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Nicky English: We could be in for a high-scoring free-for-all with Cork v Tipperary

Cork can run up big totals but are also prone to conceding a lot

After the fireworks of last weekend it’s back to brass tacks. Cork’s win over the All-Ireland champions dominated a busy weekend when Leinster also got in on the act with an amazing performance from Carlow against Kilkenny.

The Munster championship has, however, been the star performer, and you can understand the outcry to have the matches accessible on remote control.

Cork won one match after losing two and 20,000 supporters invaded the pitch to celebrate. That doesn’t help Pat Ryan, you’d imagine. I saw that they came back to training on Sunday afternoon and he said they had parked the result but they’re still not out of the hole they’ve dug for themselves and that sort of emotional outpouring is hard to park.

Tipp are also still on a redemption mission and have had a fortnight to refocus. I know from a lifetime of involvement in Cork-Tipp matches that they nearly always take on a life of their own and everything you know becomes unreliable, typically in high-scoring free-for-alls with the outsider frequently coming through.


Very few of these fixtures have been out of reach for one side or the other. So all the old ingredients are on the table for Tipperary to spring a surprise.

They have their first match at home and have steadied themselves somewhat having come out of Limerick with no apparent structure or even battle. In Walsh Park Waterford essentially had them beaten, four up in injury time, but Tipp found a bit of fight and rescued it.

Maybe they were lucky but you can be sure training was easier for Liam Cahill in the last two weeks. But they still have no clearly defined structure and are up against it this weekend. They have at least discovered some spirit and determination and that’s a start. I think they will maintain that attitude and they have nothing to lose whereas Cork now do.

One thing that will worry Liam Cahill is the pace that Cork can bring with the likes of Darragh Fitzgibbon, Shane Barrett and Shane Kingston when he arrives. There was a lot of space for Limerick in the Gaelic Grounds but Walsh Park is tighter, which possibly suited Tipp better than the bigger grounds like Thurles this weekend.

A lifeline for them is Cork’s defence. For all the big totals they have put up, Pat Ryan’s team are also conceding big. They are averaging over 32 points a match – against 24 for Tipp – but still have a negative scoring difference. They need to score that much because they are conceding nearly three goals per outing.

They did get on top of the discipline issue last week but at a cost as replacing Eoin Downey as soon as he got a yellow didn’t help the defence, but you could understand the reluctance to risk another red card.

Tipperary’s problem is that their attack hasn’t found any real form yet and they have scored only one goal from three attempts over two games. Jake Morris has been subdued and Mark Kehoe carried the scoring burden in Walsh Park. Jason Forde is going through such a crisis that he may not even start on Sunday, and in general the forwards whereas improved in terms of application have been questionable on inspiration.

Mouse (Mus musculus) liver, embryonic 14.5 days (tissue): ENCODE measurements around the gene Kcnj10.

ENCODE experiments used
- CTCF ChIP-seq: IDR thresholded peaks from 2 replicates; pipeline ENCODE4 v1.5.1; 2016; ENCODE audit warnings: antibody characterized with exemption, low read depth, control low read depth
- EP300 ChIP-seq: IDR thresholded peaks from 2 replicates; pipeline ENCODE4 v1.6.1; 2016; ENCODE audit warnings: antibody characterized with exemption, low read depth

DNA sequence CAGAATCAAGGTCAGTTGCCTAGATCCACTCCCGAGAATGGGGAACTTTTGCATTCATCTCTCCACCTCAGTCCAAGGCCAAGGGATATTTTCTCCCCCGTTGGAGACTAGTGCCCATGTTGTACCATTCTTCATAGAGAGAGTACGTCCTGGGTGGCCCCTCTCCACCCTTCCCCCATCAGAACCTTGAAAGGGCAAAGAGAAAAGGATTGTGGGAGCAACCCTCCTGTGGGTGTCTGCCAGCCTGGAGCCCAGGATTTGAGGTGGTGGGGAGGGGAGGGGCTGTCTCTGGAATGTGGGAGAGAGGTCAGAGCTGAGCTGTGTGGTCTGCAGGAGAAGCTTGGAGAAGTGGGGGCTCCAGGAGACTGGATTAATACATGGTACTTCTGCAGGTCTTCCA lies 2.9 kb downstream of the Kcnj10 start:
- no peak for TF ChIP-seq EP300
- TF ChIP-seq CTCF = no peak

I have never subscribed to the view that Liam Cahill’s teams are more likely to get goals but they are going to need them. At the back Waterford opened them up for chances almost at will, and with Alan Connolly, Patrick Horgan and Brian Hayes all buzzing with confidence on the Cork inside line that if repeated won’t end well for Tipp.

On form Cork look well ahead, with far greater scoring power, which is where Tipperary’s real challenge lies.

The other match in Ennis is again tough to call. Waterford to date have been arguably as impressive as anyone. They should have beaten Tipp, which means they left a point behind them or they would be on four out of four.

Their defence has been really solid and until the end Tipperary didn’t lay a glove on them. I’d be concerned at the loss of Conor Prunty as he and Tadhg De Búrca have been a formidable spine at the back – as good as any in the championship – and Calum Lyons is the season’s outstanding attacking defender to date.

Clare though bring a lot of what Waterford have: physicality, athleticism, some good forwards, strength and pace, David Fitzgerald and Shane O’Donnell in particular up front. Diarmuid Ryan and John Conlon aren’t easy to penetrate in defence but I think they need to improve their last lines of defence.

Goalkeeper Eibhear Quilligan was good against Cork but is back on home ground where the pressure is greater. Both Clare corner backs have a tendency to try to get their bodies out in front and play for frees and as a result can get caught out. They are conceding too much, which you can’t say about Waterford.

Clare are formidable but if they continue to concede three goals a match they will be in trouble.

Leinster is wide open. Kilkenny surprisingly got caught by Carlow and it emphasised that they no longer have the strength in depth they once did but I think with a full deck they probably will win Leinster.

A bit chastened they go to Parnell Park where Dublin are fairly buoyant with Dónal Burke back in harness – he strikes the ball beautifully and is a fantastic free-taker. They got a draw out of nothing in Wexford, survived the Carlow scare and absolutely hammered Antrim.

Unfortunately for them I think there will be a backlash here, and with Eoin Cody fit again and restored to the attack that gets Kilkenny over the line.